The gills of this fish are clearly visible.
An example of a gill is the organ that a goldfish uses to breathe water in order to get oxygen.
- the organ for breathing of most animals that live in water, as fish, lobsters, or clams, consisting of a simple saclike or complex feathery evagination of the body surface, usually richly supplied with blood
- the red flesh hanging below the beak of a fowl; wattle
- the flesh under and about the chin and lower jaw of a person
- any of the thin, leaflike, radiating plates on the undersurface of a mushroom, on which the basidiospores are produced
Origin of gillMiddle English gile, probably ; from Anglo-N ; from or akin to Old Norse gj?lnar, jaws, gills, older Danish (fiske) gaeln, Swedish gäl ; from Indo-European base an unverified form ghelun?-, jaw from source Classical Greek chelyn?, lip, jaw
to the gills
Origin of gillMiddle English gille ; from OFr, measure for wine ; from Late Latin gillo, cooling vessel
Origin of gillcontr. of Gillian, proper name ; from Classical Latin Juliana, feminine of Julianus: see Julian
- a wooded ravine or glen
- a narrow stream; brook
Origin of gillMiddle English gille ; from Old Norse gil ; from Indo-European base an unverified form ?heri-, to gape from source yawn, Classical Latin hiatus
- Zoology The respiratory organ of most aquatic animals that obtain oxygen from water, consisting of a filamentous structure of vascular membranes across which dissolved gases are exchanged.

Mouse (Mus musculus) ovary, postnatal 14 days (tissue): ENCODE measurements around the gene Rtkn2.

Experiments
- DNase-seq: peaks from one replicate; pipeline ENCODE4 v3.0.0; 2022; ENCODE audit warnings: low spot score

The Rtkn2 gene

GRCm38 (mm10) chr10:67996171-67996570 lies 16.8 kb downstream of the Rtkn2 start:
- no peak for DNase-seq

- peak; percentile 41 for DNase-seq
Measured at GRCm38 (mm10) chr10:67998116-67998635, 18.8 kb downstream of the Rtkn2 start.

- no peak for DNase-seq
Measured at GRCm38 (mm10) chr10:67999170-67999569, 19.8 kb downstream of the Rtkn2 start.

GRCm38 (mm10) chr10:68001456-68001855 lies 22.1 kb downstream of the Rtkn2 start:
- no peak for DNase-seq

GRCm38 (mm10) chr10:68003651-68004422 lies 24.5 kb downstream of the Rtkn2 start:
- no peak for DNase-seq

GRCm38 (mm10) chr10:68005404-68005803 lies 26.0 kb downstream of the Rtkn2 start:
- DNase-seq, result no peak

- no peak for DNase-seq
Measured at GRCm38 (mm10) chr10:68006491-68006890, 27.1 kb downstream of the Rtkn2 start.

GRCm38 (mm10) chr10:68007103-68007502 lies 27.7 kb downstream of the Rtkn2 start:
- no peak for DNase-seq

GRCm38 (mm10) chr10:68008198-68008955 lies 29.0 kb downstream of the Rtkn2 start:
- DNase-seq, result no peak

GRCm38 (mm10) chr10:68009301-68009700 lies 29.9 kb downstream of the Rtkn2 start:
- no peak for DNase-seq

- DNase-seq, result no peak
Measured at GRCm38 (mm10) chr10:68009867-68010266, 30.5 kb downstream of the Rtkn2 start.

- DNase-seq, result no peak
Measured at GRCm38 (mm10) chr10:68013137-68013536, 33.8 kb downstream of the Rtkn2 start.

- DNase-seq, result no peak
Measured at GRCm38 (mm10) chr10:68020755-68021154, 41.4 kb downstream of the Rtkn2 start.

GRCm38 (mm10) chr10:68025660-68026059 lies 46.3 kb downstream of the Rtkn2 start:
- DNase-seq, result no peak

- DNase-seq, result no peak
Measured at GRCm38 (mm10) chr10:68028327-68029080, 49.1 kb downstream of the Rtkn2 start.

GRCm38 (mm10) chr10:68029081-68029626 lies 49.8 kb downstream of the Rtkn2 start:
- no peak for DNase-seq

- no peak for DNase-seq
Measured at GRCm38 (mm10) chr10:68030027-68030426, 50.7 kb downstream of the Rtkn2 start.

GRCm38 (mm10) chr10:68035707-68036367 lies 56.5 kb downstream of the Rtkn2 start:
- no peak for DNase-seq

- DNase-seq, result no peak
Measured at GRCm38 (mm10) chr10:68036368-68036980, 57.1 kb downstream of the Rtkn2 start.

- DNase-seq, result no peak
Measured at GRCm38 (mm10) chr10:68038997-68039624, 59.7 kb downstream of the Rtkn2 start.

- a. often gills The wattle of a bird.b. gills Informal The area around the chin and neck.
- Botany One of the thin, platelike structures on the underside of the cap of a mushroom or similar fungus.
verbgilled gilled, gill·ing, gills
- To catch (fish) in a gill net.
- To gut or clean (fish).
Origin of gillMiddle English gile, of Scandinavian origin.
- gilled gilled
A fish breathes by swallowing water and passing it through gill slits on each side of its head. Blood-filled filaments on the gills extract oxygen from the water as it flows through.
nounAbbr. gi or gi.
- A unit of volume or capacity in the US Customary System, used in liquid measure, equal to 1/4 of a pint or four ounces (118 milliliters).
- A unit of volume or capacity, used in dry and liquid measure, equal to 1/4 of a British Imperial pint (142 milliliters).
Origin of gillMiddle English gille, from Old French, wine measure, from Late Latin gillō, vessel for cooling liquids.
- A ravine.
- A narrow stream.
Origin of gillMiddle English gille, from Old Norse gil.
also jill or Gill
Origin of gillMiddle English gille, from Gille, a woman's name.
- (animal anatomy) A breathing organ of fish and other aquatic animals.
- (of a fish) A gill slit or gill cover.
- Gill nets are designed to catch a fish by the gills.
- (mycology) One of the radial folds on the underside of the cap of a mushroom, on the surface of which the spore-producing organs are borne.
- (animal anatomy) The fleshy flap that hangs below the beak of a fowl; a wattle.
- (figuratively) The flesh under or about the chin; a wattle.
- (spinning) One of the combs of closely ranged steel pins which divide the ribbons of flax fiber or wool into fewer parallel filaments.
From Middle English gile (“gill”), from Old Norse giolnar (“lips”)
From Old French gille (“a wine measure”), from Medieval Latin gillo (“earthenware jar”)
From Middle English gille, from Old Norse gil
- A two-wheeled frame for transporting timber.
- (Scotland) A leech.